I think you need to clarify the question. What do you mean by "ban in the classroom"? Do you mean banning anything at all that is not standard English from being spoken anywhere in school? Or do you mean formal lessons being conducted only in the standard language?

    If you insist that formal lessons be conducted in non-standard variants of English as well as the standard, there could be problems in such diverse multicultural societies as the USA. If, for example, students have the right to be able to speak to their teachers and receive instruction in all non-standard variants, then you have to find teachers who can understand and speak all those variants.

    And where exactly do you draw the line? Is it reasonable to expect a school in Southampton to train its staff to speak Scots English on the offchance that someone might move down from the Highlands and demand the right to be taught in Scots English? If not, when does it become reasonable? And, also, isn't that racist? But if you're prepared for Scots English, why not Geordie or Scouse? If you include some non-standard variants but not others, aren't you saying that some variants are not as important as others? And isn't that discriminatory as well?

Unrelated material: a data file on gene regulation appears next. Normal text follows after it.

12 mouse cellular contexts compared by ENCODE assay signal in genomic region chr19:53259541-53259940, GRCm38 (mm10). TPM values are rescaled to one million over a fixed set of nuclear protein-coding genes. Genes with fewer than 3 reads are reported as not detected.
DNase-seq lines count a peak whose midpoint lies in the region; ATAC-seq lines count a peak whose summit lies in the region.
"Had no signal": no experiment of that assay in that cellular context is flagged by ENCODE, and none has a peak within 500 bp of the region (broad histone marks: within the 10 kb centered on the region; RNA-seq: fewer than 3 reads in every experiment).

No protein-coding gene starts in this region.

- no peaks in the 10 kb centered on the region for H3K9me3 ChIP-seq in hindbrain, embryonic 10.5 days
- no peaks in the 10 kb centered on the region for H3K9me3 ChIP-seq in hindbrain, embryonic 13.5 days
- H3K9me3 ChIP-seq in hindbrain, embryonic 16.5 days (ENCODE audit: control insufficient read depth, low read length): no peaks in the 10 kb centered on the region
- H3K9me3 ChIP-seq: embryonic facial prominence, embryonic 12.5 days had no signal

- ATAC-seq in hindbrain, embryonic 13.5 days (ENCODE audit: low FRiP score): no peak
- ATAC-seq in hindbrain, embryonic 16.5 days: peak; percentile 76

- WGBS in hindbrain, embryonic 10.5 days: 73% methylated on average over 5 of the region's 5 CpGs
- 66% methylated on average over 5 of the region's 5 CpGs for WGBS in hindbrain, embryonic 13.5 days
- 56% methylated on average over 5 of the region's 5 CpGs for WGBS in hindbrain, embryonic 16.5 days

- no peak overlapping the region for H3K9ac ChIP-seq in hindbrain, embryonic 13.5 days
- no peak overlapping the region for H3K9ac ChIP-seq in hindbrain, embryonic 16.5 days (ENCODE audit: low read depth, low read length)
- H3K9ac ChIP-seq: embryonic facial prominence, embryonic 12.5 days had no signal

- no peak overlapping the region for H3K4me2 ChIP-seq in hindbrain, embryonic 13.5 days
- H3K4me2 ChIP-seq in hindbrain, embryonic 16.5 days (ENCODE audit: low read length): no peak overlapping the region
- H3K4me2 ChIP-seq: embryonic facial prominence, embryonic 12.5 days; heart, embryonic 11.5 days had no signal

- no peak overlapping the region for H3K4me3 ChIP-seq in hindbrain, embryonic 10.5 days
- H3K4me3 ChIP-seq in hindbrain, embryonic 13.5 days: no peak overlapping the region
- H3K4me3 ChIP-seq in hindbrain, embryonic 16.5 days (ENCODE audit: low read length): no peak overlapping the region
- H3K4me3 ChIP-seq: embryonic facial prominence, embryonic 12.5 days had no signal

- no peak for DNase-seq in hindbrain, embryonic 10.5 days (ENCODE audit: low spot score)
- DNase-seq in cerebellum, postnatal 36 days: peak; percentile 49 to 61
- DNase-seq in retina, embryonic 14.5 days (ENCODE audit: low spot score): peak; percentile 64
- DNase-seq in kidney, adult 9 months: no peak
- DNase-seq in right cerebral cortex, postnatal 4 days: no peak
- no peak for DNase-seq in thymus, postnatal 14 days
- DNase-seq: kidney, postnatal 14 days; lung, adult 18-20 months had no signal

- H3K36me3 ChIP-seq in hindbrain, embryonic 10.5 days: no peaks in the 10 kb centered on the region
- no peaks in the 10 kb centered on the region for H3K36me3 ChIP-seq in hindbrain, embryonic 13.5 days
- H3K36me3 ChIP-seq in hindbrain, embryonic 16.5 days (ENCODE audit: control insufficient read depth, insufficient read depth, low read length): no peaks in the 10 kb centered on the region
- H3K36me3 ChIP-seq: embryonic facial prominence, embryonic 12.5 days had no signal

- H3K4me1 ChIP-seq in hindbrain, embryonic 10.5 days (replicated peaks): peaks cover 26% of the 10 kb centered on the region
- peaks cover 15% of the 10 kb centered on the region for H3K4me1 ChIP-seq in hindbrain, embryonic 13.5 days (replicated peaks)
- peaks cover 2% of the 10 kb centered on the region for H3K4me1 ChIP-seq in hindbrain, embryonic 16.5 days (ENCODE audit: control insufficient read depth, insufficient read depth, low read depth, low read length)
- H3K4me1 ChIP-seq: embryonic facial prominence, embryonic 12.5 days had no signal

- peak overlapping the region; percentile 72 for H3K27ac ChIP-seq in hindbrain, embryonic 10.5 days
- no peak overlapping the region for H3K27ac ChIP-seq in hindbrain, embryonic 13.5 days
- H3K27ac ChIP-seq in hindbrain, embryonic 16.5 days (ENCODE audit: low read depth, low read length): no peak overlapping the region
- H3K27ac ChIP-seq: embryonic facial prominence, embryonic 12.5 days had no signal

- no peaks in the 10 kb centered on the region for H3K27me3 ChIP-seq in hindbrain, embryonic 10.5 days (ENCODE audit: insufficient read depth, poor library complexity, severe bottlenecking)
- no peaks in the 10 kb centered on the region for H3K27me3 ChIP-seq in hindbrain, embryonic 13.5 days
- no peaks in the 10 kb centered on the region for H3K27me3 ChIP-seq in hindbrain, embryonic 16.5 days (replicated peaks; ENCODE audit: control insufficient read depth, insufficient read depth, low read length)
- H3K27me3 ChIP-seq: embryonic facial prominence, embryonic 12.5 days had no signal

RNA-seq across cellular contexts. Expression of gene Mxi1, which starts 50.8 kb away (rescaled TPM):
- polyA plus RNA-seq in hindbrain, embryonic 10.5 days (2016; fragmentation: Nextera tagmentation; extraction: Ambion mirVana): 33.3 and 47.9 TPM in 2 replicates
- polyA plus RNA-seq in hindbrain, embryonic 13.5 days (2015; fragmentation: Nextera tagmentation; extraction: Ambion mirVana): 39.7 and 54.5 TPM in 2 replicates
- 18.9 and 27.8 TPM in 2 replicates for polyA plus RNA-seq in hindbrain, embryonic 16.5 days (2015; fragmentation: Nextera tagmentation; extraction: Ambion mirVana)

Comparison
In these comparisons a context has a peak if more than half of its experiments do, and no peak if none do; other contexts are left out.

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    Re: Should non-standard English be banned in the classroom?

    Thank you very much for all your comments and opinions.

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    Re: Should non-standard English be banned in the classroom?

    one more comment, may I? thanks.
    I was wondering, why shouldn't we treat them as standards. Because for me they sounds just like different kind of accents. And as far as I can tell those who speak nonsrandard language, are not acting, they've just been themselves, what do you guys think? But when it comes to exams, specially"writing" or any thing involves with spelling, I think that will be the time to banned them.

  4. Ouisch's Avatar
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    Re: Should non-standard English be banned in the classroom?